Joseph Woods was born in Drogheda in 1966. He now lives in Zimbabwe where he works as an independent writer. He was Poetry Ireland’s longest serving director, until 2013.
JOSEPH WOODS was born in Drogheda in 1966. He now lives with his wife and daughter in Harare, Zimbabwe where he works as an independent writer. Woods’ peregrinations have involved extensive travels in Europe, Asia, Latin America and Sub-Saharan Africa; he has also lived in Kyoto, Japan and more recently in Yangon, Myanmar.
After initial studies in biology and chemistry, Woods eventually took an MA in Poetry and subsequently became Poetry Ireland’s longest serving director until 2013 when he emigrated. Joseph Woods’ first collection, Sailing to Hokkaido (Worple Press, 2001) was awarded the Patrick Kavanagh Poetry Award and Bearings (Worple Press, 2005) followed. Dedalus Press reissued Woods’ first two poetry collections in one volume entitled Cargo (2010), and have published his poetry since. Woods’ third collection Ocean Letters (Dedalus Press, 2011) when translated into Hungarian by Tomas Kabdebó, was awarded the Irodalmi Jelen Prize in 2013. The critically acclaimed Monsoon Diary (Dedalus Press, 2018), Woods’ fourth collection, was based in part on his experience of living in Burma.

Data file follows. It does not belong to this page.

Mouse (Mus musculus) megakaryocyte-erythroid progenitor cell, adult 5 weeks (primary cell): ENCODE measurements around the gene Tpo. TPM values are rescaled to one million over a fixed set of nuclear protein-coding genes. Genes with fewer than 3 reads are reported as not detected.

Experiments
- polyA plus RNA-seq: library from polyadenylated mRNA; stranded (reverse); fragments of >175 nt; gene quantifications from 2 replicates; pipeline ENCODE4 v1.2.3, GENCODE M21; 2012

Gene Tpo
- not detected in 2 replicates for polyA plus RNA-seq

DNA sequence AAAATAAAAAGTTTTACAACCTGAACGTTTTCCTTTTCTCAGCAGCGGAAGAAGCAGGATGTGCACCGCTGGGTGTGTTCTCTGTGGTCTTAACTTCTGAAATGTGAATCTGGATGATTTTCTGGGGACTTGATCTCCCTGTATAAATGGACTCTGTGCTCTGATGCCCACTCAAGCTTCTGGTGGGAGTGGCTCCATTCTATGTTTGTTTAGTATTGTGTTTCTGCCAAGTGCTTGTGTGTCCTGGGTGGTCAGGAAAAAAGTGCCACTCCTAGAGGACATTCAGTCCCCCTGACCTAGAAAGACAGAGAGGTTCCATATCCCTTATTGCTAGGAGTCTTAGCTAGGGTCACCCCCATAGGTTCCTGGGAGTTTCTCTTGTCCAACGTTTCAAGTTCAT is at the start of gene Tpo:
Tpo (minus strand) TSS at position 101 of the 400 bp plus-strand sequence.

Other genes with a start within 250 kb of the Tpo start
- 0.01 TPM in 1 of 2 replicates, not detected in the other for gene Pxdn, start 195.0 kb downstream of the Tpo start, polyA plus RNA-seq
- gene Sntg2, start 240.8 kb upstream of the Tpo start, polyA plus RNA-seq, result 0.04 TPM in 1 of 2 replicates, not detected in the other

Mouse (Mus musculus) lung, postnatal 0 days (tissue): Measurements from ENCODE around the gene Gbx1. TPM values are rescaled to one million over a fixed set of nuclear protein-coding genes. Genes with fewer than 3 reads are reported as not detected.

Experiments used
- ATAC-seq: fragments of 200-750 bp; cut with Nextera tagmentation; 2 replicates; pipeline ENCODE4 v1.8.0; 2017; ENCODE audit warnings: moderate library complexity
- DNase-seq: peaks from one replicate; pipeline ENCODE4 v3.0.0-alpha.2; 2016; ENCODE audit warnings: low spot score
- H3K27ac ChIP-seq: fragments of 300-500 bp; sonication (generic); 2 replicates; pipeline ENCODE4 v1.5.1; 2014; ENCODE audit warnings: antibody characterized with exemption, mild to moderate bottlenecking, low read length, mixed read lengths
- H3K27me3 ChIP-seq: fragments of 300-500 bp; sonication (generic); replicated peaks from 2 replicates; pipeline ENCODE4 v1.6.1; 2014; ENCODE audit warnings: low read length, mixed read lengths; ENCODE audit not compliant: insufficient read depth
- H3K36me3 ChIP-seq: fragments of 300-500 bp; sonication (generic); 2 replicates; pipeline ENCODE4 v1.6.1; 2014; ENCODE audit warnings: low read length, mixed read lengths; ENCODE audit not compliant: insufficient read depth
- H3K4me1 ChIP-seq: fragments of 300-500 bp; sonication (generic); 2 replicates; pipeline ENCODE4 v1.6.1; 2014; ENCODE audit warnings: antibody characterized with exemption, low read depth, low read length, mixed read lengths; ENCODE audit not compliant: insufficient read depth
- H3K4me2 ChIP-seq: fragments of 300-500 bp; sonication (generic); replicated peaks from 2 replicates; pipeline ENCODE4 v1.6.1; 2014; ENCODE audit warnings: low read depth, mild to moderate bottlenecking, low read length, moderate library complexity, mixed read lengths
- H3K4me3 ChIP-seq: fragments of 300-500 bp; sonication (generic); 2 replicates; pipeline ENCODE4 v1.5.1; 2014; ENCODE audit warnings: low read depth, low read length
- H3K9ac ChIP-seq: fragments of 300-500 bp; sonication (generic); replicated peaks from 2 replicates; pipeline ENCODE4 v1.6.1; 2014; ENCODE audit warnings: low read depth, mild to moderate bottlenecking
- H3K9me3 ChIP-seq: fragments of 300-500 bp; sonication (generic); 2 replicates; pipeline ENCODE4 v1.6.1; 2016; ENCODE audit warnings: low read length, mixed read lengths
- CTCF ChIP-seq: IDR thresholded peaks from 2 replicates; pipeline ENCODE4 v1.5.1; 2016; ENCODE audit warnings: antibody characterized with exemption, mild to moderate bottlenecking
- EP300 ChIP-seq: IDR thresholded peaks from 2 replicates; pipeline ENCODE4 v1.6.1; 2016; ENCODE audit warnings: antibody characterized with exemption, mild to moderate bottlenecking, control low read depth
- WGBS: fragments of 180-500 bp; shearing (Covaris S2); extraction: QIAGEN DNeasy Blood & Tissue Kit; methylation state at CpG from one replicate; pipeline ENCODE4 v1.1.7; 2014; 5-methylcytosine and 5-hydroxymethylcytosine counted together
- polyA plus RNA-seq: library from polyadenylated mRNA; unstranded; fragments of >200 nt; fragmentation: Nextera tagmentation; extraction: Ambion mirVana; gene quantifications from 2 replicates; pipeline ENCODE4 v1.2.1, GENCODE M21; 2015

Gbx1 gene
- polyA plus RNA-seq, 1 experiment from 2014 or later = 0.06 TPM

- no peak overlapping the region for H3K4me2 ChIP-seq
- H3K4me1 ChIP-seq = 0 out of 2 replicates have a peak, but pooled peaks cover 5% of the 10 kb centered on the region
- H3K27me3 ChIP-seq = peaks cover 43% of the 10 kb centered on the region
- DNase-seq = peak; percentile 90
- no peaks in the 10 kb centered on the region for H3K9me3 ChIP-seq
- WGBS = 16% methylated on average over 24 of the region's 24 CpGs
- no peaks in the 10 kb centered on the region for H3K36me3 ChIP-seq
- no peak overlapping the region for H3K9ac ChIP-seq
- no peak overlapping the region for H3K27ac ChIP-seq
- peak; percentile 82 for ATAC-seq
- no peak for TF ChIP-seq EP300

Woods has edited numerous poetry publications, including Our Shared Japan (Dedalus Press, 2007) co-edited with Irene de Angelis; an anthology of contemporary Irish poetry concerning Japan with an accompanying essay by Seamus Heaney. With Gerard Smyth he co-edited The Poetry Project, a web anthology of visual artists and filmmakers interpreting selected poems. Woods is consulting editor to the poetry journal Cyphers and has edited anthologies of Burmese and Zimbabwean poetry for the journal.
In 2014 and 2019, Woods was a recipient of the Katherine and Patrick Kavanagh Fellowship, and in 2016 and 2020, he was awarded an Arts Council of Ireland Literature Bursary. In Zimbabwe, Woods has edited a history of the Irish in Rhodesia and Zimbabwe and is working on a life of Burmese chronicler, Maurice Collis. He frequently contributes to radio, newspapers and journals.
“A poet with the whole world in his hip-pocket.” — James J McAuley